You know, when kids are three or four, it’s appropriate to teach them social graces and what sort of things are acceptable public conversation topics so as not to accidentally hurt other people’s feelings by saying something insensitive. Complex ideas are simplified and turned into black and white, because young children don’t appreciate shades of gray. Or tact. They don’t have the capacity for it.
A museum exhibit about history at a university, on the other hand, is supposed to be all about tackling those subjects which are verboten in polite conversation elsewhere. That is the ENTIRE PURPOSE of academic freedom of speech: it is meant to tread beyond social convention, into the realm of taboo, to examine the unexamined parts of life unflinching from the darkness in human hearts.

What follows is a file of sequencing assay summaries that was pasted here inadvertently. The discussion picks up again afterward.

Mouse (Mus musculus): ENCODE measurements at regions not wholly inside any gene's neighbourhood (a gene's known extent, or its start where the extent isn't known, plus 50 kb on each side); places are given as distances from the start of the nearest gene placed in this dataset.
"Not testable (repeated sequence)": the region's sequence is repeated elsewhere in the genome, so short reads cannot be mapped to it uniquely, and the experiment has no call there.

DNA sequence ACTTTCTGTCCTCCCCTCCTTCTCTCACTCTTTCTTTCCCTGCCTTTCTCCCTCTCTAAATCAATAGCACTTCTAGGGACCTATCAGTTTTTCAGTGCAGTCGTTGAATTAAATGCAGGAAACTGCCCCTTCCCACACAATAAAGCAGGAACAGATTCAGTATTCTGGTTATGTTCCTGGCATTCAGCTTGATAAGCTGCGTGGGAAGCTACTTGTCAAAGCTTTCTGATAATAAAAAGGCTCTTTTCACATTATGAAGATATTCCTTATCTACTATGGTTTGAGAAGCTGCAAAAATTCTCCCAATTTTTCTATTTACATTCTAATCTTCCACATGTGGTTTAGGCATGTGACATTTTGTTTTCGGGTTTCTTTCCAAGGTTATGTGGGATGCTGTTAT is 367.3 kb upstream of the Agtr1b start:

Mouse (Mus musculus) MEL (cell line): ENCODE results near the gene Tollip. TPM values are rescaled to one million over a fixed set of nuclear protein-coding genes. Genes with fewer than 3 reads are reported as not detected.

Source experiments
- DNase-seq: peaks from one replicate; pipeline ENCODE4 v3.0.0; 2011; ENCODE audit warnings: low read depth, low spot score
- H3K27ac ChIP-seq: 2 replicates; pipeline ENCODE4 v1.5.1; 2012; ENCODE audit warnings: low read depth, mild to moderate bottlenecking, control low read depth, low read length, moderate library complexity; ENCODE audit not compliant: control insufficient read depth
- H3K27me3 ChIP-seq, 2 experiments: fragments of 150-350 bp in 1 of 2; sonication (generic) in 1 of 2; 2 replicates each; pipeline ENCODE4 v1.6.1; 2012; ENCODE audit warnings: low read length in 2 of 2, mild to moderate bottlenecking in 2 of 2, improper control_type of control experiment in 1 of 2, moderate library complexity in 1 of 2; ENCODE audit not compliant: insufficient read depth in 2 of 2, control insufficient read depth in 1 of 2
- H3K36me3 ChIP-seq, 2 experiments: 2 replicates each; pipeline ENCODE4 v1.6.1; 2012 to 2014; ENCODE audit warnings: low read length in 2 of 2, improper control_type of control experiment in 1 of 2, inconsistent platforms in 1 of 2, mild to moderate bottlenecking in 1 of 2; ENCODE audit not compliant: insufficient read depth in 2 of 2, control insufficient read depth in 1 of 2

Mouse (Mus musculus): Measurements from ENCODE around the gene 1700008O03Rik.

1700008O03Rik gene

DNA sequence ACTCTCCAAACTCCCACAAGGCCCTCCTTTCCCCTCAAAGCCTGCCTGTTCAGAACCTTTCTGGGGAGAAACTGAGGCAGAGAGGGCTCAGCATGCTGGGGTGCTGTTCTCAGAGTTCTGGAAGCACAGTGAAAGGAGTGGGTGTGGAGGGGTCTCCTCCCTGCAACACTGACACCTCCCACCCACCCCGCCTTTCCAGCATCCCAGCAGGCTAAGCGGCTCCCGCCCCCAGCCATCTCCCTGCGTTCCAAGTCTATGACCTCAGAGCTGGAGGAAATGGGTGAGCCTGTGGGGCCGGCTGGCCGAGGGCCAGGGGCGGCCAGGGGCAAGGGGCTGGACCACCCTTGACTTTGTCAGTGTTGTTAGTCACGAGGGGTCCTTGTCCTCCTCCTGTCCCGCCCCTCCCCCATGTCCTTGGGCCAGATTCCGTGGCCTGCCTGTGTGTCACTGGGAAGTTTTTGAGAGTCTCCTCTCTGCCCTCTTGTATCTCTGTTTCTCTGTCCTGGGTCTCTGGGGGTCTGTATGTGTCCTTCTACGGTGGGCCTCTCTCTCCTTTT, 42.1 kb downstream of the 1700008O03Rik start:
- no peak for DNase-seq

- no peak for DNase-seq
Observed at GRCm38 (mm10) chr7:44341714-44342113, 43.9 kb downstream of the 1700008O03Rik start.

Only, of course, that’s not what universities are like today. No, today, instead, universities exist to strengthen taboos, to erase uncomfortable facts, to suppress the dross of mankind’s sordid history, because otherwise someone might feel uncomfortable. Reality might dare to cast a pall over some precious snowflake’s mind, and we really can’t have that at a college, can we? It might violate the campus speech codes!